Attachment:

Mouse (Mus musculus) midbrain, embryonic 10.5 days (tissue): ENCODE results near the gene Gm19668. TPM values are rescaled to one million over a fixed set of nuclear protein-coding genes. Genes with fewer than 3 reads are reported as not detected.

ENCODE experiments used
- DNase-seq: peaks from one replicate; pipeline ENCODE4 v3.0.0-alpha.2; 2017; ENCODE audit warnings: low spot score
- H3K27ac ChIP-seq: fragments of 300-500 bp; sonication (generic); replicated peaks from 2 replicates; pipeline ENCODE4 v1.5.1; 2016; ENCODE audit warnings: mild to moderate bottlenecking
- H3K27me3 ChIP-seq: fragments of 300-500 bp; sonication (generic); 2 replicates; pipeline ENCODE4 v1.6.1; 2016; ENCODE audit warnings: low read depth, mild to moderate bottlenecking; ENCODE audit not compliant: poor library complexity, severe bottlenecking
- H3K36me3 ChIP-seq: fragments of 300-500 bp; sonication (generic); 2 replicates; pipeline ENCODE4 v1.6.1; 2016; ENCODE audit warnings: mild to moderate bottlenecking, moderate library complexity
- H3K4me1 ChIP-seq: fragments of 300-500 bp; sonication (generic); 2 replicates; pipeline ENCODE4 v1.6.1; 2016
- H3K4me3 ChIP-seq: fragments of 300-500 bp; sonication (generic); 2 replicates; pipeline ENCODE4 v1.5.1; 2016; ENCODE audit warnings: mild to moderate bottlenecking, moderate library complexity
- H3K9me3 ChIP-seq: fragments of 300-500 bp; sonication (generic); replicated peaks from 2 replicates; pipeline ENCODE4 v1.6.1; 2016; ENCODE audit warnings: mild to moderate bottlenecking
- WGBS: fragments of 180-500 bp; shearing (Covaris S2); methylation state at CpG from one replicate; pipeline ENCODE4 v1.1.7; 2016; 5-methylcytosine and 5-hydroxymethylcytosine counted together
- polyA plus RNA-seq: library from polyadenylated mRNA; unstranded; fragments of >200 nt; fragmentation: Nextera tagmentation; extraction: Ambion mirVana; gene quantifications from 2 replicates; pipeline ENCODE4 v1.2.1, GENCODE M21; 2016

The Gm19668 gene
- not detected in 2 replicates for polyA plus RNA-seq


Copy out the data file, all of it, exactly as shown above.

Mouse (Mus musculus) midbrain, embryonic 10.5 days (tissue): ENCODE results near the gene Gm19668. TPM values are rescaled to one million over a fixed set of nuclear protein-coding genes. Genes with fewer than 3 reads are reported as not detected.

ENCODE experiments used
- DNase-seq: peaks from one replicate; pipeline ENCODE4 v3.0.0-alpha.2; 2017; ENCODE audit warnings: low spot score
- H3K27ac ChIP-seq: fragments of 300-500 bp; sonication (generic); replicated peaks from 2 replicates; pipeline ENCODE4 v1.5.1; 2016; ENCODE audit warnings: mild to moderate bottlenecking
- H3K27me3 ChIP-seq: fragments of 300-500 bp; sonication (generic); 2 replicates; pipeline ENCODE4 v1.6.1; 2016; ENCODE audit warnings: low read depth, mild to moderate bottlenecking; ENCODE audit not compliant: poor library complexity, severe bottlenecking
- H3K36me3 ChIP-seq: fragments of 300-500 bp; sonication (generic); 2 replicates; pipeline ENCODE4 v1.6.1; 2016; ENCODE audit warnings: mild to moderate bottlenecking, moderate library complexity
- H3K4me1 ChIP-seq: fragments of 300-500 bp; sonication (generic); 2 replicates; pipeline ENCODE4 v1.6.1; 2016
- H3K4me3 ChIP-seq: fragments of 300-500 bp; sonication (generic); 2 replicates; pipeline ENCODE4 v1.5.1; 2016; ENCODE audit warnings: mild to moderate bottlenecking, moderate library complexity
- H3K9me3 ChIP-seq: fragments of 300-500 bp; sonication (generic); replicated peaks from 2 replicates; pipeline ENCODE4 v1.6.1; 2016; ENCODE audit warnings: mild to moderate bottlenecking
- WGBS: fragments of 180-500 bp; shearing (Covaris S2); methylation state at CpG from one replicate; pipeline ENCODE4 v1.1.7; 2016; 5-methylcytosine and 5-hydroxymethylcytosine counted together
- polyA plus RNA-seq: library from polyadenylated mRNA; unstranded; fragments of >200 nt; fragmentation: Nextera tagmentation; extraction: Ambion mirVana; gene quantifications from 2 replicates; pipeline ENCODE4 v1.2.1, GENCODE M21; 2016

The Gm19668 gene
- not detected in 2 replicates for polyA plus RNA-seq